Here's how the NFL works: One team wins the Super Bowl, and the other 31 teams study how that one team won the Super Bowl. Then each of those 31 teams tries to figure out how to turn its team into that Super Bowl champ.
Call it follow the leader. Do what the other guy does.
The NFL is often referred to as a copy-cat league. If a team holds practices in a Walmart parking lot while wearing polka dot swim suits and using teddy bears instead of footballs and wins it all, every team in football goes out and buys bathing suits and teddy bears — at Walmart, of course.
That brings us to today and the Baltimore Ravens, the team that just won the Super Bowl.
Their blueprint? A tall, strong-armed quarterback. A stocky, shifty running back. Big, physical receivers. A defense just good enough to keep the other team from scoring too many points.
Sounds a little like the Bucs, right?
Okay, take it easy, I didn't say it sounds "exactly'' like the Bucs. I said it sounds a "little'' like the Bucs. There is quite a difference between a team that won the Super Bowl and a 7-9 team that hasn't made the playoffs since the 2007 season.
But maybe, just maybe, the Bucs do have some of the pieces in place to build a model like the Super Bowl champs. Take a look.
He's a big kid, has loads of potential, wears No. 5. He occasionally struggles with accuracy but has a strong arm and the knack for making plays deep down the field. He's inconsistent, but you can see flashes of good.
Good description of Bucs QB Josh Freeman wouldn't you say? But that was what many folks said about Ravens QB Joe Flacco in his first four seasons.
Bucs fans — especially those convinced Freeman is never going to amount to anything — don't want to hear the comparisons between Flacco and Freeman. Flacco has gone to the playoffs five consecutive seasons. He has won nine playoff games, including a Super Bowl. Heck, he was Super Bowl MVP.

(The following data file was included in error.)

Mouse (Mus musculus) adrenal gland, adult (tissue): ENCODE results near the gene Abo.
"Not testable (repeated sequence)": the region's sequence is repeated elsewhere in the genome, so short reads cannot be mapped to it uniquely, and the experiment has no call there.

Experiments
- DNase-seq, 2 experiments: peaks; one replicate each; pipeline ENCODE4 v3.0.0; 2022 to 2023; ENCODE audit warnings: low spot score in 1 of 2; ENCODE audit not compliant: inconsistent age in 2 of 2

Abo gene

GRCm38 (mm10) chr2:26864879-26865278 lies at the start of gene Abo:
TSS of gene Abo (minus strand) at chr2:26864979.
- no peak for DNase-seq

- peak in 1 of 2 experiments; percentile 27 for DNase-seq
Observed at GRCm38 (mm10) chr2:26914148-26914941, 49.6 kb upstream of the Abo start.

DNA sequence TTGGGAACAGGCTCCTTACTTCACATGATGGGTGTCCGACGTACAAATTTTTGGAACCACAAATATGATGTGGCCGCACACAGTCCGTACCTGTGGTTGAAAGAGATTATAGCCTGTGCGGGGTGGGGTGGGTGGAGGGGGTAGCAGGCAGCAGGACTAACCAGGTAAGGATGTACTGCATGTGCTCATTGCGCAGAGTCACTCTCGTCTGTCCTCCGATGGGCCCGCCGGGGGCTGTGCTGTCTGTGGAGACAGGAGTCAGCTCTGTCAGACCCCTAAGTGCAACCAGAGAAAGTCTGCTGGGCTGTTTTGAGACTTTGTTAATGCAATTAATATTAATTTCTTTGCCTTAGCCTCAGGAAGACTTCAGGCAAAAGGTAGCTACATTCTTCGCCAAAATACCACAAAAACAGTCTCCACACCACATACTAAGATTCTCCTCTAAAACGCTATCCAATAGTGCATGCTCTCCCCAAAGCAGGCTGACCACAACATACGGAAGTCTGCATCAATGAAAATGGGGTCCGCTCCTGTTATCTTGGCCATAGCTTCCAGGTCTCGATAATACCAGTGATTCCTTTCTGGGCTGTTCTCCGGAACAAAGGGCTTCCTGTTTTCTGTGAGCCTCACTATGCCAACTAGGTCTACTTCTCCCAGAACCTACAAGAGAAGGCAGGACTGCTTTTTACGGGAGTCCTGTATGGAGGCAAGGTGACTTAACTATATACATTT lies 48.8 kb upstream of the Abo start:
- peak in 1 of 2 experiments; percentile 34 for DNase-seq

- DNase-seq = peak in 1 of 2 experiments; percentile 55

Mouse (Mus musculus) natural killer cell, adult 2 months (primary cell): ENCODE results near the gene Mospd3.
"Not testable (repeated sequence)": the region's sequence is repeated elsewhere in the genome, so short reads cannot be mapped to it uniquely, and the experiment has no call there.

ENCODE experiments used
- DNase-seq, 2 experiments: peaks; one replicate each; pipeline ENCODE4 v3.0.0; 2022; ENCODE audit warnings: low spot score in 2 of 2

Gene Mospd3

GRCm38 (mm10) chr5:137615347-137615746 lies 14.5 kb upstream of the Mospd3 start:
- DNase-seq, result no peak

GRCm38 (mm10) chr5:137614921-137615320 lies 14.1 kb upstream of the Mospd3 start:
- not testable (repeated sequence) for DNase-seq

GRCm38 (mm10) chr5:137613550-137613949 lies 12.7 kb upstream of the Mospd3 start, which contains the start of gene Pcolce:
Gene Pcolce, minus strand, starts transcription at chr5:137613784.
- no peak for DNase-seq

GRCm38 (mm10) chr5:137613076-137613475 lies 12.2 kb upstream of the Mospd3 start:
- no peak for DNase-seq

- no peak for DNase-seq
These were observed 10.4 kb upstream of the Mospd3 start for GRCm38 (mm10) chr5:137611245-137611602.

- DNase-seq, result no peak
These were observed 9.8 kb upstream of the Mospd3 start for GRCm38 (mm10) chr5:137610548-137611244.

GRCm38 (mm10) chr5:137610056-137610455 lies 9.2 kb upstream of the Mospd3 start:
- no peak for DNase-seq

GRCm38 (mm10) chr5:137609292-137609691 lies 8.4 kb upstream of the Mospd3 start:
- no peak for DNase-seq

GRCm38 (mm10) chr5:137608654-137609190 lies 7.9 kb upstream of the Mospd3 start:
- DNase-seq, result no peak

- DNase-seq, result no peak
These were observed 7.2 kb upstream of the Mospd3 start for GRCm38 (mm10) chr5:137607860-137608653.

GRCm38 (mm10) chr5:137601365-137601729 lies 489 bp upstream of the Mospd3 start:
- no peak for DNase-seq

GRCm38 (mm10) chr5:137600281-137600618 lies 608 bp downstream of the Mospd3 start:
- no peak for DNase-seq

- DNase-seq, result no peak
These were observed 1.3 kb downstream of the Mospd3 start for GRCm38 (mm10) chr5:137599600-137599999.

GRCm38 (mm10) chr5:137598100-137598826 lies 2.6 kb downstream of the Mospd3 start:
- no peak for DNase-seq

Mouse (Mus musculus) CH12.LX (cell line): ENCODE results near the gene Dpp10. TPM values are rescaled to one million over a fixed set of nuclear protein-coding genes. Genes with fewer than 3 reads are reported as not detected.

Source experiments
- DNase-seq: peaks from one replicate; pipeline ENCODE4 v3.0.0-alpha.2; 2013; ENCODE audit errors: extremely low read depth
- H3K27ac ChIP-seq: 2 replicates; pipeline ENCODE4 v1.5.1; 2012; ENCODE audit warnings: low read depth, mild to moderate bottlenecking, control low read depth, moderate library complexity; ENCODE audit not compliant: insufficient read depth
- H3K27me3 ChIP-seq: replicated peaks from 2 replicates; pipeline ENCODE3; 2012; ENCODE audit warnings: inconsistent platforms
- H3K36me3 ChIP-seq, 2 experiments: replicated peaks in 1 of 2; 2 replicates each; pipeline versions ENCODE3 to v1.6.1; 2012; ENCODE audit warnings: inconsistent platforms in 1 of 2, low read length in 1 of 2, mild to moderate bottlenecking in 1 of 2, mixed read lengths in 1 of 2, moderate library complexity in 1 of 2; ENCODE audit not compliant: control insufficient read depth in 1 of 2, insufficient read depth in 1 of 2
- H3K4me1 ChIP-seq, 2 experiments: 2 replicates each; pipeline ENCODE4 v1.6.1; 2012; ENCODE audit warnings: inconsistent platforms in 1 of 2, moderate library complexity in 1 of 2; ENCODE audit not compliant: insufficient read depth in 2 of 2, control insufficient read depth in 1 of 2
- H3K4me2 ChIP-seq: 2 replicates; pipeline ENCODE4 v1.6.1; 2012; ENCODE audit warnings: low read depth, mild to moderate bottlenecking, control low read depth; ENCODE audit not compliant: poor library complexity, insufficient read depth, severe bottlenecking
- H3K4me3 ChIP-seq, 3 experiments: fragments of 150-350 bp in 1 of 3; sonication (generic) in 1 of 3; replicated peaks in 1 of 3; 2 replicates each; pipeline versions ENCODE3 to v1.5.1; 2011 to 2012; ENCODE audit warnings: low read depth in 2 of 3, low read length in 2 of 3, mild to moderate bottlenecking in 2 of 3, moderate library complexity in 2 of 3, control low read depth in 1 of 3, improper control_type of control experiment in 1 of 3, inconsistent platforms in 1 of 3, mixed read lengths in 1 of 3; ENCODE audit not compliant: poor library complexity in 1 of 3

In four seasons Freeman has never even been to the playoffs. For many, comparing Freeman to Flacco is like comparing roller skates to a Corvette. Both have wheels. Both will get you from here to there. But one is way better.
However, maybe the comparisons aren't that far-fetched. Up until this season — and really, up until the playoffs started — Flacco wasn't considered a special quarterback. He wasn't that word du jour: elite. He wasn't like Brady or Brees or the Mannings. He was more of a good quarterback, a solid quarterback, a steady quarterback.
But he had flaws in his game. He struggled with consistency. He wasn't the most accurate passer in the league. If you look at Flacco's second, third and fourth seasons, his numbers are in the same ballpark as Freeman's second, third and fourth seasons.
Maybe Freeman will never be Flacco, but he's only 25. Let's see where he is when he is 28 — the age Flacco is now.
The running back
If you put the Ravens' Ray Rice and the Bucs' Doug Martin in the same jerseys, you'd have trouble telling them apart. And Bucs coach Greg Schiano knows how to use them. He coached Rice in college at Rutgers.
Martin is bigger. Rice is a tad quicker. Both have similar running styles. Both can catch the ball. Both can be the engine that drives the offense. Martin and Rice are the same running back.
Big, physical receivers
Baltimore's Anquan Boldin is a strong, physical receiver who caught 65 passes for 921 yards in the regular season. He may be Baltimore's No. 1 receiver, but if you're going to compare him to a Bucs receiver, the more apt comparison is to the Bucs' No. 2 wideout, Mike Williams, whose numbers (63 catches for 996 yards) are almost identical to Boldin's. Meantime, the Ravens' Torrey Smith had a nice season but nowhere close to the monster season put up by the Bucs' Vincent Jackson, who caught 72 balls for nearly 1,400 yards. Jackson is an elite receiver, better than anyone on the Ravens.
This is where we throw cold water on the Ravens-Bucs comparison. The Ravens didn't have the swarming, suffocating, stingy defense they had in years past, but it was still middle of the pack. The Bucs' defense was near the bottom, including a league-worst pass defense. To match the Ravens on defense, the Bucs need a big-time pass rusher, a shutdown corner and maybe another linebacker.
If the model you want to follow is the Ravens, then the Bucs do have a decent start. The quarterback here has the potential to be like the quarterback there. The running backs and receivers are similar, and you might even give the edge to the Bucs in those categories. The Bucs' offense was ninth in yards last season, much better than Baltimore's, and Tampa Bay scored only nine fewer points. All in all, the Bucs' offense was every bit as productive — arguably more so — than the Super Bowl champs'.
Now all the Bucs have to do is fix that defense.
Hey, you think Ray Lewis would be interested in one more season?